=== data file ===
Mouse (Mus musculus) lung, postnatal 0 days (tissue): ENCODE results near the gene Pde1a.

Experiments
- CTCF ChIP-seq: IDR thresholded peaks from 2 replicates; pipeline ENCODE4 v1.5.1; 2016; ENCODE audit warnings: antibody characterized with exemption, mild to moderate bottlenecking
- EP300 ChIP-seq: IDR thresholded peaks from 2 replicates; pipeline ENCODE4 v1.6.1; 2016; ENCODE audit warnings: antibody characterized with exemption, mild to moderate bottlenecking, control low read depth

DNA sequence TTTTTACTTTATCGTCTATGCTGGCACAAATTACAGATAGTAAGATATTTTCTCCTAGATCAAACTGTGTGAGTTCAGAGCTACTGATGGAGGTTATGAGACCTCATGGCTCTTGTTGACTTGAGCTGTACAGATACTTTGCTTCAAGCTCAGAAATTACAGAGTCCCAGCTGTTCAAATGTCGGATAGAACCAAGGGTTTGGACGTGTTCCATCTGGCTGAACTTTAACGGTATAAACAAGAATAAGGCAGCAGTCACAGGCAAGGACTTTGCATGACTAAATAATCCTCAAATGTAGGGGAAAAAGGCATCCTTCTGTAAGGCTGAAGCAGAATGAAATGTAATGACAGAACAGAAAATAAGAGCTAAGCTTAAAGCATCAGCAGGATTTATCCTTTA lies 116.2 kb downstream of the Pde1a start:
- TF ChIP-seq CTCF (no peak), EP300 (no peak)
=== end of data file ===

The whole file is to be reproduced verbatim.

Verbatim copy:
Mouse (Mus musculus) lung, postnatal 0 days (tissue): ENCODE results near the gene Pde1a.

Experiments
- CTCF ChIP-seq: IDR thresholded peaks from 2 replicates; pipeline ENCODE4 v1.5.1; 2016; ENCODE audit warnings: antibody characterized with exemption, mild to moderate bottlenecking
- EP300 ChIP-seq: IDR thresholded peaks from 2 replicates; pipeline ENCODE4 v1.6.1; 2016; ENCODE audit warnings: antibody characterized with exemption, mild to moderate bottlenecking, control low read depth

DNA sequence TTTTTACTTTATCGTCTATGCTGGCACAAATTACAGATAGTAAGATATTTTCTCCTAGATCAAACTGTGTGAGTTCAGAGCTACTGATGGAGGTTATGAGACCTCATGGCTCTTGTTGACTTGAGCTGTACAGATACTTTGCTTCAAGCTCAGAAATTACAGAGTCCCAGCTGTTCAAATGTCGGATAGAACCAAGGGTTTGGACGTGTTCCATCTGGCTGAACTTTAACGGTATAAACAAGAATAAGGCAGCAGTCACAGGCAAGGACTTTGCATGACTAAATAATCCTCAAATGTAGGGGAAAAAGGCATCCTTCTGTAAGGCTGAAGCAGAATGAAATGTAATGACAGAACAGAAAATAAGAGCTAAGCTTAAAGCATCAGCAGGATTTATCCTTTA lies 116.2 kb downstream of the Pde1a start:
- TF ChIP-seq CTCF (no peak), EP300 (no peak)